• St Cuthbert’s Catholic High School in St Helens

Every piece of communication that St Cuthbert’s Catholic High School produces adds to its brand in some way. At St Cuthbert’s the inclusion of all is central to its vision. Across all of its various platforms they maintain an open, warm and welcoming atmosphere.

This year, when it became clear that they would not be able to do its annual ‘brand refresh’ using updated images and video of students and staff, they came up with the next best thing – animated versions instead. Students are integral to communication with its partner primary schools about the move to ‘big school’ but due to COVID-19 restrictions, the transition moved online through the use of a dedicated portal on the main website and supplemented by animated messages delivered directly to prospective students’ e-mail inboxes.

  • The Academy of St Francis of Assisi in Liverpool

Every piece of communication that St Cuthbert’s Catholic High School produces adds to its brand in some way. At St Cuthbert’s the inclusion of all is central to its vision. Across all of its various platforms they maintain an open, warm and welcoming atmosphere.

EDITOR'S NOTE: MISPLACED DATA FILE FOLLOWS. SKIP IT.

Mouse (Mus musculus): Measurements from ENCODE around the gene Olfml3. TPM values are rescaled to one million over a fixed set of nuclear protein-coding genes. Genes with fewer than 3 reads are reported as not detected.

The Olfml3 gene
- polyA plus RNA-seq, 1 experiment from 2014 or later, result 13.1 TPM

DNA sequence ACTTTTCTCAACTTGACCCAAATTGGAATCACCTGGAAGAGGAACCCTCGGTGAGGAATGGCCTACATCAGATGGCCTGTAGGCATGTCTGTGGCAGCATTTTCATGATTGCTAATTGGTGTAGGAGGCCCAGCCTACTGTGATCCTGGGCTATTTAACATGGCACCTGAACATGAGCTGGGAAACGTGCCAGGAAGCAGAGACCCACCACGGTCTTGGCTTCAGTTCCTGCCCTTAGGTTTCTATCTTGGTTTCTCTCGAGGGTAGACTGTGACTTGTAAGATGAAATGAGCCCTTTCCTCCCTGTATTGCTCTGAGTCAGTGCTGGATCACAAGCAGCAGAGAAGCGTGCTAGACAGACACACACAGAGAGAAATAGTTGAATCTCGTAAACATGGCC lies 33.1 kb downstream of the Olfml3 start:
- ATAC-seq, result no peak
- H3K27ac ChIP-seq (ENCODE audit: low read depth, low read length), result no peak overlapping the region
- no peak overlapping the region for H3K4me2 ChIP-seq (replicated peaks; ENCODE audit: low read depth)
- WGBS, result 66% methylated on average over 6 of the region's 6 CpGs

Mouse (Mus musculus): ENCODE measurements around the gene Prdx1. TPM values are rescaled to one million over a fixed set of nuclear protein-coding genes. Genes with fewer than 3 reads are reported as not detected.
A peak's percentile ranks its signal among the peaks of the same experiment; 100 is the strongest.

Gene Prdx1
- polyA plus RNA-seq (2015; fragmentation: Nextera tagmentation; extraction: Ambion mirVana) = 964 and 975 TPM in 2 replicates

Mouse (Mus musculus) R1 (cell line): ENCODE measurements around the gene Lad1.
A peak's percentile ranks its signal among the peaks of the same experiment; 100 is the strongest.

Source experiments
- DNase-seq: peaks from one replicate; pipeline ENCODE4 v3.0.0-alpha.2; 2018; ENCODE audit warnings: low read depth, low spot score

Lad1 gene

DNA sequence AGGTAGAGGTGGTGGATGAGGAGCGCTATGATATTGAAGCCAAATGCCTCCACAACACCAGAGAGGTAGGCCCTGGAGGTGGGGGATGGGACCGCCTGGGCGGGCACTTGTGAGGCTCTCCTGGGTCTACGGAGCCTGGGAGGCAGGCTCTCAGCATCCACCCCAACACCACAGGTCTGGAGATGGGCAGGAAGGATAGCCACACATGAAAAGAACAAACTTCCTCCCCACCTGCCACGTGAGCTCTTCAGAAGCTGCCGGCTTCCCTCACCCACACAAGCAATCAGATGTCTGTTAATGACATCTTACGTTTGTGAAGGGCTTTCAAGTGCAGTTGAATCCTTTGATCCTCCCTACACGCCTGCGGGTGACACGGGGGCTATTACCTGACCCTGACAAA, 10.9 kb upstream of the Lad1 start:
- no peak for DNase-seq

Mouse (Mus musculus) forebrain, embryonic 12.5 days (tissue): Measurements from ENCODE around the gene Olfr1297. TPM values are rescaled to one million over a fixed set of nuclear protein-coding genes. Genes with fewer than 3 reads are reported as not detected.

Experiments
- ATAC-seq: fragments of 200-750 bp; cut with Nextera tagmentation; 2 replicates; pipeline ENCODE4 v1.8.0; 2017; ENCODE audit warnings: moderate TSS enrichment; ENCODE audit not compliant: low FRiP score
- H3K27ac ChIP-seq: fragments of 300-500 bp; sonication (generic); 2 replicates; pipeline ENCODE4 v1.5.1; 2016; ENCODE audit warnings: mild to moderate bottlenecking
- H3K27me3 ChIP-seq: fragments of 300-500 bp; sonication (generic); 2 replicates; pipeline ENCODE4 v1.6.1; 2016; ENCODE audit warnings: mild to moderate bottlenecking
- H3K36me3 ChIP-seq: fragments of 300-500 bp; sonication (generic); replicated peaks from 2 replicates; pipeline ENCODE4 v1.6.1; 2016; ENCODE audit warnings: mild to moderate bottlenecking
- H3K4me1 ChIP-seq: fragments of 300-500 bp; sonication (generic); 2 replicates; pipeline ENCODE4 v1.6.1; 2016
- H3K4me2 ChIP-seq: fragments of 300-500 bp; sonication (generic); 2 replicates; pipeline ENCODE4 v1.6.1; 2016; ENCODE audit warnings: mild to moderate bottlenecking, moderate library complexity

This year, when it became clear that they would not be able to do its annual ‘brand refresh’ using updated images and video of students and staff, they came up with the next best thing – animated versions instead. Students are integral to communication with its partner primary schools about the move to ‘big school’ but due to COVID-19 restrictions, the transition moved online through the use of a dedicated portal on the main website and supplemented by animated messages delivered directly to prospective students’ e-mail inboxes.

Outstanding Commitment to the Environment
  • Birchwood Community High School in Warrington

Birchwood Community High School’s eco-committee is made up of students who care about the environment and want to make the school eco-friendly. Following a full environmental review, they set out an action plan to tackle the issues around litter, recycling and marine.

The committee has since rolled out a recycling programme where they recycle plastics, cardboard and paper in classrooms, have taken part in The Great Big School Clean, visited Formby beach to pick up litter and ran Switch Off Fortnight across school – these are just a few of the initiatives they have worked on in order to become a Green Flag School.

  • Heswall Primary School in Wirral

When Heswall Primary school discovered 26 single use plastics bottles in the drinks tub in one classroom, they realised they had a big problem. The whole school decided that they would start a campaign to reduce single use plastics, not only in school but in the wider community. They called the project #heswalloceanblue – Take the Plastic Pledge.